The Pricing Story You Likely Did Not Read About

You likely read the many opinions about Netflix pricing. This isn’t about that. This is about something boring, something you do not think about much (even though your safety depends on it) and something you buy only every five years or so.  It is highly utilitarian consumption but does have hedonistic and conspicuous aspects to it.

Tires!

Specifically Goodyear’s tire pricing case study. I am not breaking news for you, it was in the news. Most of you likely missed it. It is not about Goodyear using Customer engagement, Co-creation, Business Model Innovation, Social Media, Gamification, Product Innovation, Superior Design,Decoy pricing, Viral campaign etc. So none of the Gurus wrote their opinion on it.

The story has none of the popular components to it. It is very dull. It is just a story about how Goodyear  relied on first principles of strategic marketing to increase revenue and most importantly increase profit.

Here is the link, if you do not have access you should find a way to get it.

The headline is,  Goodyear increased revenue by 25% with just 2% increase in number of tires sold. Most strikingly its turned a profit of $143 million from a previous year loss of $19 million (I did not check income statement to see if there were any one time charges).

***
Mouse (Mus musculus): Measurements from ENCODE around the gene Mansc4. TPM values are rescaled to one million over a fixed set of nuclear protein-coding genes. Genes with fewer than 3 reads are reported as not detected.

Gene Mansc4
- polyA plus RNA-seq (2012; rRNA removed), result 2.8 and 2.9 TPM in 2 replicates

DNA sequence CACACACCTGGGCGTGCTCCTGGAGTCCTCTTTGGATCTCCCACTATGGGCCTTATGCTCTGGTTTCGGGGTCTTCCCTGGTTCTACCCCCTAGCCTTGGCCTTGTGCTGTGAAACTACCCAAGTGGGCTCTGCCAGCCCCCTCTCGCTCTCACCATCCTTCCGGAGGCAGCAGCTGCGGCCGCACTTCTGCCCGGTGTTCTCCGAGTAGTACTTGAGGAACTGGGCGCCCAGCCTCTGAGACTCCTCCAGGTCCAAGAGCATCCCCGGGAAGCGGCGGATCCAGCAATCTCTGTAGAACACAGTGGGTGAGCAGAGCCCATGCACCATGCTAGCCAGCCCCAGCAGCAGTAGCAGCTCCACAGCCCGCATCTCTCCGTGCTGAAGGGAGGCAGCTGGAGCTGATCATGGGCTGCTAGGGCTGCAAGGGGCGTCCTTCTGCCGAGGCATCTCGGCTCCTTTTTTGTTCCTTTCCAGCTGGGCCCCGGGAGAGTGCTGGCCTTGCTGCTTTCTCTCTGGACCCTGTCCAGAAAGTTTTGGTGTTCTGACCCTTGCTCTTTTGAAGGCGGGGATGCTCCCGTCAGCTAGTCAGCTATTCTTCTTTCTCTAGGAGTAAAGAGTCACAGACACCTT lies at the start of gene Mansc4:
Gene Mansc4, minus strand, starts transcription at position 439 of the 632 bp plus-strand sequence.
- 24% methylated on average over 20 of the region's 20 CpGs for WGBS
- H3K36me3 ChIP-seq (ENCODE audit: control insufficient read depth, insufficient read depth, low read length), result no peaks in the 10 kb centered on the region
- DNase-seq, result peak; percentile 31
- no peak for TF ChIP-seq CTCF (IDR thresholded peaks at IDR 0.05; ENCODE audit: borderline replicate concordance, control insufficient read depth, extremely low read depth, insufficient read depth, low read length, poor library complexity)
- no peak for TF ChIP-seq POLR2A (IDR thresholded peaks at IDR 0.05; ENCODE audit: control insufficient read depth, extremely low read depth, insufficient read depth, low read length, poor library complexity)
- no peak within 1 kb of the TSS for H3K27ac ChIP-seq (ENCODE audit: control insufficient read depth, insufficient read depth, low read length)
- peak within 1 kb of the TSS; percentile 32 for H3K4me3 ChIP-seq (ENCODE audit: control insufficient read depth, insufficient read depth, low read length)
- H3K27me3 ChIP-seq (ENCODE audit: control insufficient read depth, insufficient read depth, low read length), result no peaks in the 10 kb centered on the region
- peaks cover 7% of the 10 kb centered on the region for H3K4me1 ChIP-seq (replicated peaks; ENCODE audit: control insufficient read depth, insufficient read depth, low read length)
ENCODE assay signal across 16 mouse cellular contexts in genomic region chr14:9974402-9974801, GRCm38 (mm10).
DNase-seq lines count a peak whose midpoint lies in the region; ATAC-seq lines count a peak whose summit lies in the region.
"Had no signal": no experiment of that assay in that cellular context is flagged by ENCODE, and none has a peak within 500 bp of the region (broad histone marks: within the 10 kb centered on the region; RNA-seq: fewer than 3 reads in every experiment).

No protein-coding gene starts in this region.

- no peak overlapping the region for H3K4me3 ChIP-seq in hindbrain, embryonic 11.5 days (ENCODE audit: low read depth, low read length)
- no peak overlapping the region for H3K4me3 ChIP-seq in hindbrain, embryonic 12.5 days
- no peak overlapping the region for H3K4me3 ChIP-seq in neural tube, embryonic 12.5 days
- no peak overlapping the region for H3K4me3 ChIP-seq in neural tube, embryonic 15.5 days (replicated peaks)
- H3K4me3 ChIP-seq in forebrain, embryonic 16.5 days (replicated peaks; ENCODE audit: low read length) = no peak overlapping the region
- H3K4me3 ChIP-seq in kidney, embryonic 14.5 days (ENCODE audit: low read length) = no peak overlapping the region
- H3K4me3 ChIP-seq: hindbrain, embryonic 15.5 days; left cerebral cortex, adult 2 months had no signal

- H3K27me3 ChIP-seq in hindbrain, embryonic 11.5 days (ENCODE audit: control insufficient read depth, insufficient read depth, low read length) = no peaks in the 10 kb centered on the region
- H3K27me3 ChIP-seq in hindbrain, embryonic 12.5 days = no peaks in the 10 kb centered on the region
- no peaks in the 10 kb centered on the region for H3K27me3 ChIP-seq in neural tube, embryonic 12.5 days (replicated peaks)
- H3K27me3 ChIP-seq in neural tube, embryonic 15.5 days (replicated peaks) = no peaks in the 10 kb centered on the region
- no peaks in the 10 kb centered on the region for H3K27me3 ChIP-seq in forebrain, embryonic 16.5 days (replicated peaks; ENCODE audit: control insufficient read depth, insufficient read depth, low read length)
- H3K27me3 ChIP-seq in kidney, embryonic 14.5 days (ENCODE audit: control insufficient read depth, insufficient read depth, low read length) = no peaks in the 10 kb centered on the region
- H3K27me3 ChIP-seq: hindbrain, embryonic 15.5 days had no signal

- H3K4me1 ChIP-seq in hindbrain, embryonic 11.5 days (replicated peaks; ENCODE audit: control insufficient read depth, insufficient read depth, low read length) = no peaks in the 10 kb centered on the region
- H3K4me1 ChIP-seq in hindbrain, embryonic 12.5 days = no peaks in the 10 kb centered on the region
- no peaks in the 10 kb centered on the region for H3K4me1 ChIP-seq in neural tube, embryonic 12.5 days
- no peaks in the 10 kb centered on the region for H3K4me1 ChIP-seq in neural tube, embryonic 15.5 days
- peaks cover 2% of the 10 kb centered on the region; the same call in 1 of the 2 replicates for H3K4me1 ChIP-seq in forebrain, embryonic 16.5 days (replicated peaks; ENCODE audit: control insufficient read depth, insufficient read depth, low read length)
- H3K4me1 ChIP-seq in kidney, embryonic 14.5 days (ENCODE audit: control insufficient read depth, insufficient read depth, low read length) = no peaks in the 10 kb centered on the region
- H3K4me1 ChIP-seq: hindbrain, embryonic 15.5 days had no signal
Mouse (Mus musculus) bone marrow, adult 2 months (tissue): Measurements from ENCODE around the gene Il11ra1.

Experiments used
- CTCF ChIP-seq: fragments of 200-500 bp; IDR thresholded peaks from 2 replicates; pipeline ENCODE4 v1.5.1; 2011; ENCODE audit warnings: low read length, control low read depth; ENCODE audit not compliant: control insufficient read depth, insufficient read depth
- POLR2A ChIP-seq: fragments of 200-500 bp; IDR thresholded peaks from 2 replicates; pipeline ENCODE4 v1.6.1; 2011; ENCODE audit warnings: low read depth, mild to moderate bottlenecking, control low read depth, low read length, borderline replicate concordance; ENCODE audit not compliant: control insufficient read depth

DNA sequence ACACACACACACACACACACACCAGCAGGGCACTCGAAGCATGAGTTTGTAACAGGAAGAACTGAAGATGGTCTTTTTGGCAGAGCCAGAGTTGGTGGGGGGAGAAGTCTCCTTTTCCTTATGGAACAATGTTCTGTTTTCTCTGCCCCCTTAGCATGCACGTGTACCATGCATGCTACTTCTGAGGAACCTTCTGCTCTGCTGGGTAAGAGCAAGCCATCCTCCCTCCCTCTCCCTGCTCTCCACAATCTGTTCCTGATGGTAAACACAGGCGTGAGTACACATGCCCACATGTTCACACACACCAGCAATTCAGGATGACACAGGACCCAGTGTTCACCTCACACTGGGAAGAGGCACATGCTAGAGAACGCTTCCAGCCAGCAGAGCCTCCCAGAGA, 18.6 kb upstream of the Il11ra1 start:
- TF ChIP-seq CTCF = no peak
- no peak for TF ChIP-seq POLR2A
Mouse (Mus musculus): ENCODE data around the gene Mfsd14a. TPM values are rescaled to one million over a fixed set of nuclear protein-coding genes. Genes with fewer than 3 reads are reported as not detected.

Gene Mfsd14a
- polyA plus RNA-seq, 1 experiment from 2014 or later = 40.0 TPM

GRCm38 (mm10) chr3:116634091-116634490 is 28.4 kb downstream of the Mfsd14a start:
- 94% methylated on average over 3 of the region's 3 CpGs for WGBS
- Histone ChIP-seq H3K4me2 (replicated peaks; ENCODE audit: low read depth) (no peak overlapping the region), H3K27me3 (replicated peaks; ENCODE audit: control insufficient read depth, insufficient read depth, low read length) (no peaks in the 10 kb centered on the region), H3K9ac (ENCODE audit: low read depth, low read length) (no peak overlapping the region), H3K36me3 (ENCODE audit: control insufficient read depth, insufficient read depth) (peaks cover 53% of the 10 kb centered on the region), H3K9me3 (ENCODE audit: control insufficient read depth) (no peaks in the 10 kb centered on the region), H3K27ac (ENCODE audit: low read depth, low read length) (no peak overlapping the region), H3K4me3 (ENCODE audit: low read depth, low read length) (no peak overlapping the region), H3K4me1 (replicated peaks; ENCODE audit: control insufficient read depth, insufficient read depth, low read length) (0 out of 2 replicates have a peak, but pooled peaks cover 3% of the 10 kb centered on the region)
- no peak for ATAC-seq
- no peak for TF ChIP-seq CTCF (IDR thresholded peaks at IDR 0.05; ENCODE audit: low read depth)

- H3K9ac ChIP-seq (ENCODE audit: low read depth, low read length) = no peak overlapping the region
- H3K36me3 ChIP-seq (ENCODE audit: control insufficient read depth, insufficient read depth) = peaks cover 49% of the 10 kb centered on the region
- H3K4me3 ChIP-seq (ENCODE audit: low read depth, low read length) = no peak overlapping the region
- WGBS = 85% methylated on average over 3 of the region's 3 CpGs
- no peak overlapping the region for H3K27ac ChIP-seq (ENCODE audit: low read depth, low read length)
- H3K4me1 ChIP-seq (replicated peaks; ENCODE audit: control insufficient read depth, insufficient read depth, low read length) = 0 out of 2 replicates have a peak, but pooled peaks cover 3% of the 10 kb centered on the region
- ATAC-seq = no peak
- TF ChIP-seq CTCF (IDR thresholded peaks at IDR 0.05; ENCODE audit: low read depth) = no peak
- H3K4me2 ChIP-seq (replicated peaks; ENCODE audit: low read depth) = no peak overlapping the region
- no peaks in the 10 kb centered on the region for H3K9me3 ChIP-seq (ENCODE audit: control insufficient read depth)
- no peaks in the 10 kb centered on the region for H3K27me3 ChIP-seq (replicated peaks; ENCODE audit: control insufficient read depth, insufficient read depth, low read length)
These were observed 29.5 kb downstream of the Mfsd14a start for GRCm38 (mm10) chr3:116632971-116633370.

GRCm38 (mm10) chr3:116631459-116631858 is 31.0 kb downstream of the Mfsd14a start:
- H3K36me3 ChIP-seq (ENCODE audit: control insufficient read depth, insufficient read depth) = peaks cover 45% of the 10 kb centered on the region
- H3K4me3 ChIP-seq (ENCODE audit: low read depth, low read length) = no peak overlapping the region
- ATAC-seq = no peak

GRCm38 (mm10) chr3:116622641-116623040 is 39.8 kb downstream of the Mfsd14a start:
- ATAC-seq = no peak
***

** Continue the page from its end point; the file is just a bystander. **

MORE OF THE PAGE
How did they do it? None of the quick fix recipes. It simply started with their segmentation. Until an year ago, Goodyear sold more tires to auto makers than they did to customers. The problem with auto makers is tire is yet another component that adds to their cost. They want the cheapest possible tire both in terms of quality and the price they are willing to pay.

Goodyear stated,

the key to its turnaround has been concentrating on fewer but higher priced products targeted more toward consumers than auto makers.

The impact on its pricing?

Four years ago, almost 40% of the tires it produced were low-end tires retailing for about $60 apiece.

The average likely pulled down by even lower wholesale prices to car manufacturers.

With their new strategy to focus on consumer segment (rather than auto makers)

Almost 75% of its tires now sell for $130 and up.

Note that the price change started with their customer segments. The product mix did not change until they made the strategic choice about customer segment to serve.

Knowing the current customer mix and making a strategic decision to change it to drive revenue and profit is not innovative. But given that most have forgotten the first principles of business in favor of the fads of the time, following first principles would soon be called innovative.

That is is a pricing story worth telling many times.


Note: Not all the profit increase can be attributed to segmentation strategy change alone. They did some operational efficiency changes (another boring act) and negotiated deal with union.